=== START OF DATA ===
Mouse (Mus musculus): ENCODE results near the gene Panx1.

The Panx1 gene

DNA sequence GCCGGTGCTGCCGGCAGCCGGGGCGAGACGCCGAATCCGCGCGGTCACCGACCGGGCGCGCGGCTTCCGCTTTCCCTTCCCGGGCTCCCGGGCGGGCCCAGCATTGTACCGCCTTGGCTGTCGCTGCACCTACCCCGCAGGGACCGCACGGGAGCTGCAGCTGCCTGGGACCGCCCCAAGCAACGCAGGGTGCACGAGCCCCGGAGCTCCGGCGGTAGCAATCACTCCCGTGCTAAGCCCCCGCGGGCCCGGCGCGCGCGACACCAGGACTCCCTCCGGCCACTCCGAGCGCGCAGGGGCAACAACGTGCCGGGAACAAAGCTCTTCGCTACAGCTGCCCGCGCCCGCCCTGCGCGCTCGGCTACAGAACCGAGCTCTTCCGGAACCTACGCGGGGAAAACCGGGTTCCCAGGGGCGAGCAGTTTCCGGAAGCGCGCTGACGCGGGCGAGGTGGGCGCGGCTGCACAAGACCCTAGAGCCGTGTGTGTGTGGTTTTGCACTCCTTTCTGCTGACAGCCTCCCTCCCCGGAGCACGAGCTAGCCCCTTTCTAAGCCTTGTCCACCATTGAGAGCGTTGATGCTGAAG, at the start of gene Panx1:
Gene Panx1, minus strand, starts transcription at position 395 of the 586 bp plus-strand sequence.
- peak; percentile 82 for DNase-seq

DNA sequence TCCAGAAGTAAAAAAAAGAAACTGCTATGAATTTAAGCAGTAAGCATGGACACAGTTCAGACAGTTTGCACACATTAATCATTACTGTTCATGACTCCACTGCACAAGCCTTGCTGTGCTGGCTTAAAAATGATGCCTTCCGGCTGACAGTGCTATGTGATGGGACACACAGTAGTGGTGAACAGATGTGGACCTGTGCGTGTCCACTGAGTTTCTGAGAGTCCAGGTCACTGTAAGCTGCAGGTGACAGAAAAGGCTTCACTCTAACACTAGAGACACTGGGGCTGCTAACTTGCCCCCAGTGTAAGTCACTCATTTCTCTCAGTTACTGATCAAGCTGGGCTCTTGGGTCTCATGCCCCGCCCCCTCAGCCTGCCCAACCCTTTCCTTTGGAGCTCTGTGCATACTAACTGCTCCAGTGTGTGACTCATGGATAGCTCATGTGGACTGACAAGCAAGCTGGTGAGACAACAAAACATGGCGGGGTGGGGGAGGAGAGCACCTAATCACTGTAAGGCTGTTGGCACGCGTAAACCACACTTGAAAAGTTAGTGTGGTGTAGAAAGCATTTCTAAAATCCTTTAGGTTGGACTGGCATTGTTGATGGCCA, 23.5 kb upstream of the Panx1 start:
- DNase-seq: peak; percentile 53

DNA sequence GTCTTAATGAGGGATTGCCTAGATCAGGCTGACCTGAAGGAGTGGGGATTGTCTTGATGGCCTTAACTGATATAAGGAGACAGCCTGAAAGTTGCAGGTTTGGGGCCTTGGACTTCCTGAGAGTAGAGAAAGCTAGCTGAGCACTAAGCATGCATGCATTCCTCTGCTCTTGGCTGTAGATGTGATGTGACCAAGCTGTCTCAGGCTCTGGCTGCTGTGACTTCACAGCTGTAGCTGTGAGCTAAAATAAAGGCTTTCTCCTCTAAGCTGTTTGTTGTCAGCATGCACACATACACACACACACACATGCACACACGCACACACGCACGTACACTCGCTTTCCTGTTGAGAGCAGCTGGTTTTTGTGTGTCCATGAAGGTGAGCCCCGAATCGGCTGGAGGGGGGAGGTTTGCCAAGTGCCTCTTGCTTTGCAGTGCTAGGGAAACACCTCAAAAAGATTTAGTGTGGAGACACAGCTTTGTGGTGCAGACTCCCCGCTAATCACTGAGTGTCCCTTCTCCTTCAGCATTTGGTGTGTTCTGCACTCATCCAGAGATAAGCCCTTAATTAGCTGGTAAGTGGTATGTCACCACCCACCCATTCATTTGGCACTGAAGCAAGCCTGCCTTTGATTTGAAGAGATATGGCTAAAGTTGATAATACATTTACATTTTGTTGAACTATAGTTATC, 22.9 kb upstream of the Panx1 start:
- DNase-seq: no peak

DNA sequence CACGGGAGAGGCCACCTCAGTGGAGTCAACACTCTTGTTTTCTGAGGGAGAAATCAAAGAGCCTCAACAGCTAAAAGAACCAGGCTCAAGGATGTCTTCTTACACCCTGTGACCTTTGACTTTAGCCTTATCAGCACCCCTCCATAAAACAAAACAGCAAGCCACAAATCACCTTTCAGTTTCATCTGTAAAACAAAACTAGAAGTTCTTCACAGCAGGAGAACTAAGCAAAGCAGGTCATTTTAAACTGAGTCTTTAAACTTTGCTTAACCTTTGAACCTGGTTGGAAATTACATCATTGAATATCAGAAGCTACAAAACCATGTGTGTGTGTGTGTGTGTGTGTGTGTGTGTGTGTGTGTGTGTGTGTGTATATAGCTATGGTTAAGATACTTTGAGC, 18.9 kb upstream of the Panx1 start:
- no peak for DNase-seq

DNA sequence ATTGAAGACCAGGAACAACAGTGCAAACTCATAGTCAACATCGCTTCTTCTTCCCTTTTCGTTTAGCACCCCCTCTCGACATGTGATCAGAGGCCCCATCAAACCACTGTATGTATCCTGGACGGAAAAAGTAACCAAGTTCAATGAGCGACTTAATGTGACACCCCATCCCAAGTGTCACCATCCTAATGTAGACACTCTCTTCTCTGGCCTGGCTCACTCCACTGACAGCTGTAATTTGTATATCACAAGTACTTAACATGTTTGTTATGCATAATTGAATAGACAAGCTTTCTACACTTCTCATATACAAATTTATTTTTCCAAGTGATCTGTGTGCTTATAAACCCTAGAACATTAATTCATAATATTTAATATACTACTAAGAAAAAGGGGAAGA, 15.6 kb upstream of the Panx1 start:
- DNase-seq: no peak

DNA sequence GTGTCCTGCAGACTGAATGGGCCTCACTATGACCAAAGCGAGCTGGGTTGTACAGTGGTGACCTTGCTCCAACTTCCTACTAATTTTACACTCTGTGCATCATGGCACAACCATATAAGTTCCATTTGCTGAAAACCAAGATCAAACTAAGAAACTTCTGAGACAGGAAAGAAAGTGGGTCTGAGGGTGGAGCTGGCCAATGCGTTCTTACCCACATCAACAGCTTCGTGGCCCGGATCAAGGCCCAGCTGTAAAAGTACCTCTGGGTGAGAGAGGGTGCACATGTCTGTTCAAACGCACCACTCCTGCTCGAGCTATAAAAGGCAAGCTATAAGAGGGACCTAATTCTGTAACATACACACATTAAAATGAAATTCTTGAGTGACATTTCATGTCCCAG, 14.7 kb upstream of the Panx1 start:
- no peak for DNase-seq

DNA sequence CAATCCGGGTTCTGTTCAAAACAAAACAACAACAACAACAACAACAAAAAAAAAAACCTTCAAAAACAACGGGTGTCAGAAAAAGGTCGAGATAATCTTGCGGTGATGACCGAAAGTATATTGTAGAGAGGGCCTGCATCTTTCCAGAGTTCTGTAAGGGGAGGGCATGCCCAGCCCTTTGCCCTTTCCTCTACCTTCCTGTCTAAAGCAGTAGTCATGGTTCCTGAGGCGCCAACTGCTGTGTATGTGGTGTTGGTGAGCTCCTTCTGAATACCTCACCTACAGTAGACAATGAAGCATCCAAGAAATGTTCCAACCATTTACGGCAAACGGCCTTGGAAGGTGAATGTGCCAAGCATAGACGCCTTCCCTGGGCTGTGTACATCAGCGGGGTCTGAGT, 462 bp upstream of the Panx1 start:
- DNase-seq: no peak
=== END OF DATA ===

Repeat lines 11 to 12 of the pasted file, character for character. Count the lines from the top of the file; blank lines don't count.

- no peak for DNase-seq

DNA sequence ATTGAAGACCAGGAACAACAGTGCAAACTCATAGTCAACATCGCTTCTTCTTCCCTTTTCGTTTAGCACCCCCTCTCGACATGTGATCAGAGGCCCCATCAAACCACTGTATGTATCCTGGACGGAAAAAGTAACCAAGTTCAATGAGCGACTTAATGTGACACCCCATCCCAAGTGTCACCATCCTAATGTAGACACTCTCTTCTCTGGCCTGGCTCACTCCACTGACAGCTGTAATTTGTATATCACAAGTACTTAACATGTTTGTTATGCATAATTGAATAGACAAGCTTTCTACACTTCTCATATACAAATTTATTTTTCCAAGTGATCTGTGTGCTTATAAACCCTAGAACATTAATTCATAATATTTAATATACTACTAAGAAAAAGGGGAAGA, 15.6 kb upstream of the Panx1 start: